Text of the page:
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Positional Therapy After Stroke

This study has been completed.
Information provided by (Responsible Party):
Devin Brown, University of Michigan Identifier:
First received: January 12, 2010
Last updated: June 6, 2013
Last verified: June 2013
Stroke is the leading cause of adult disability and the third leading cause of death in the United States. Unfortunately, there are few therapies that have been proven to improve stroke outcome. Sleep apnea is an emerging stroke risk factor and has a well established association with higher mortality and poor functional outcome following stroke. Over half of acute stroke patients have sleep apnea, suggesting that it may be a important target for therapy. Attenuation of sleep apnea severity may result in improved stroke outcomes. However, the standard treatment for sleep apnea is not well-tolerated among stroke patients. An alternative treatment is avoidance of supine sleep. Supine sleep is very common in acute stroke patients, and therefore this treatment may have particular relevance to the stroke population. The proposed study will be conducted in two phases. The first phase is a randomized, crossover design in which acute stroke patients will be given positional treatment (to avoid supine sleep) on one night during their stroke hospitalization. This will be compared with another night of sleeping without positional therapy. The order of treatments (standard vs positional therapy) will be random. The first phase will demonstrate the proof of concept: that stroke patients given positional therapy to avoid supine sleep will (1) sleep less on their backs, and (2) will have improved sleep apnea parameters with positional therapy. In the second phase, those identified to have sleep apnea will be randomized to receive positional therapy at home for three months, or standard therapy. This second phase will demonstrate the adherence/feasibility of three months of positional therapy, and will allow us to estimate effect size based on a functional outcome measure. The data obtained from this pilot clinical trial are essential to plan a large efficacy study.

Condition Intervention Phase
Sleep Apnea
Device: Positional therapy including the use of a special pillow
Phase 2

Study Type: Interventional
Study Design: Allocation: Randomized
Intervention Model: Crossover Assignment
Masking: Open Label
Primary Purpose: Treatment
Official Title: Positional Therapy After Stroke

Further study details as provided by University of Michigan:

Primary Outcome Measures:
  • Apnea-hypopnea Index [ Time Frame: 1 day ]
    Apnea-hypopnea index (AHI) is the sum of the apneas and hypopneas and divided by the hours of presumed sleep. AHI values are typically categorized as 5-15/hr = mild; 15-30/hr = moderate; and >= 30/h = severe. The relative treatment effect on AHI using GEE modeling.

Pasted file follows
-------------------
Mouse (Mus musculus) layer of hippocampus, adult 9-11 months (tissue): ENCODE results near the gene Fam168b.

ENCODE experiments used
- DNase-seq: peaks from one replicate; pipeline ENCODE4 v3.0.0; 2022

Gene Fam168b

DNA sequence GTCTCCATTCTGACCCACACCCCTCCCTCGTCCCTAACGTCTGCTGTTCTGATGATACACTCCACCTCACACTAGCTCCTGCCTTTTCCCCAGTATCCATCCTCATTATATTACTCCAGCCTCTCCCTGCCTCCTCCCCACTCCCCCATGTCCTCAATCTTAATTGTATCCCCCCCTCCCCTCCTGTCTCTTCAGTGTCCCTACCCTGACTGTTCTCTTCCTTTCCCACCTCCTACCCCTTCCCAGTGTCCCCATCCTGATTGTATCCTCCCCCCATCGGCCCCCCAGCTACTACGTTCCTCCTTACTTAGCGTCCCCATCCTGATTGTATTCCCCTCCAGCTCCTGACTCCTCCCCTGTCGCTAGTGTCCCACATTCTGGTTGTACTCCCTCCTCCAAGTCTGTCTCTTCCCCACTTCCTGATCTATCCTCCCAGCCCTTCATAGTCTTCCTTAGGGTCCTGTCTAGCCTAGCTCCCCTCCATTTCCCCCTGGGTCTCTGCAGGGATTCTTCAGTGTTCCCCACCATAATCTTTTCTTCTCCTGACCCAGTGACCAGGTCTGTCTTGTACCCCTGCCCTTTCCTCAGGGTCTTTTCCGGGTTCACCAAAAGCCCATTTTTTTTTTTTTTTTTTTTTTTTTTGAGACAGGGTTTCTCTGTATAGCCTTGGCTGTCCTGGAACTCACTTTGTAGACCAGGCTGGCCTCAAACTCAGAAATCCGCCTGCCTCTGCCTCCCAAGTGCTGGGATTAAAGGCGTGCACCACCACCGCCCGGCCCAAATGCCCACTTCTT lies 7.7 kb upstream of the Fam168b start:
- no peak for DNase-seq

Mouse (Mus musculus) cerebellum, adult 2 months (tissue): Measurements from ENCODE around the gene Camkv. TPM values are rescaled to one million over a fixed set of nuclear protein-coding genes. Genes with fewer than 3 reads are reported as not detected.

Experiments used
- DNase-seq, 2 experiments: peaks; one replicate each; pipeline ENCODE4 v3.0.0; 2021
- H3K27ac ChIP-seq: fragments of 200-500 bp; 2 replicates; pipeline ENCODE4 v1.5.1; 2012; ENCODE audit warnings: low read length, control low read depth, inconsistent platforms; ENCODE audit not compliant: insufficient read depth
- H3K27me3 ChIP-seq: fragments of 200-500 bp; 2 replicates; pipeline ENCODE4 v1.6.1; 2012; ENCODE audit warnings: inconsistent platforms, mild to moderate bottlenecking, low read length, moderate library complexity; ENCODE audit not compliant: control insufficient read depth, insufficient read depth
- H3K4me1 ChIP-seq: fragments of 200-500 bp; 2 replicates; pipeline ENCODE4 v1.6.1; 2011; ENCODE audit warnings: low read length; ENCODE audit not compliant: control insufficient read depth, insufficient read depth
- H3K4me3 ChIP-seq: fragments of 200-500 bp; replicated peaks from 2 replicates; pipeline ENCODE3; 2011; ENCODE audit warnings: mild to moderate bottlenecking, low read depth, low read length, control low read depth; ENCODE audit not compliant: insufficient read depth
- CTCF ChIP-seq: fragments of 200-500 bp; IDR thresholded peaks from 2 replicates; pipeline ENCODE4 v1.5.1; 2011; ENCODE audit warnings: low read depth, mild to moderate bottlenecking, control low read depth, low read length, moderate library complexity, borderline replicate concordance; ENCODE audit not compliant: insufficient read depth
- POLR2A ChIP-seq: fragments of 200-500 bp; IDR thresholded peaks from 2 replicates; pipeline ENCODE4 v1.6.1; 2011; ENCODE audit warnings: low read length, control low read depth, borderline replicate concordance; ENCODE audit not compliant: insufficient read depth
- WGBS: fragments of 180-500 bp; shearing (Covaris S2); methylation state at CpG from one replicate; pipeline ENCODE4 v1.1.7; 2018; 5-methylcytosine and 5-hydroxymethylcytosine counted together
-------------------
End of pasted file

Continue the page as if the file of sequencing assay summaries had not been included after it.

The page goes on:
Enrollment: 18
Study Start Date: December 2008
Study Completion Date: May 2010
Primary Completion Date: February 2010 (Final data collection date for primary outcome measure)
Arms Assigned Interventions
Experimental: positional therapy
Avoidance of supine positioning.
Device: Positional therapy including the use of a special pillow
Avoidance of supine sleep via a special pillow and other measures.
Other Name: Sona Pillow.
No Intervention: Control
Position ad lib.


Ages Eligible for Study:   18 Years and older   (Adult, Senior)
Sexes Eligible for Study:   All
Accepts Healthy Volunteers:   No

Inclusion Criteria:

  • Age 18 or older
  • Probable ischemic stroke within prior 14 days

Exclusion Criteria:

  • Any medical condition precluding the avoidance of supine posture or dictating the need for a particular position.
  • Current use of CPAP (or other PAP), mechanical ventilation, or supplemental oxygen.
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Please refer to this study by its identifier: NCT01047709

United States, Michigan
University of Michigan
Ann Arbor, Michigan, United States, 48109
Sponsors and Collaborators
University of Michigan
Principal Investigator: Devin L Brown, MD, MS University of Michigan
  More Information

Responsible Party: Devin Brown, Associate Professor, University of Michigan Identifier: NCT01047709     History of Changes
Other Study ID Numbers: U024133
Study First Received: January 12, 2010
Results First Received: January 18, 2013
Last Updated: June 6, 2013

Additional relevant MeSH terms:
Cerebrovascular Disorders
Brain Diseases
Central Nervous System Diseases
Nervous System Diseases
Vascular Diseases
Cardiovascular Diseases processed this record on March 30, 2017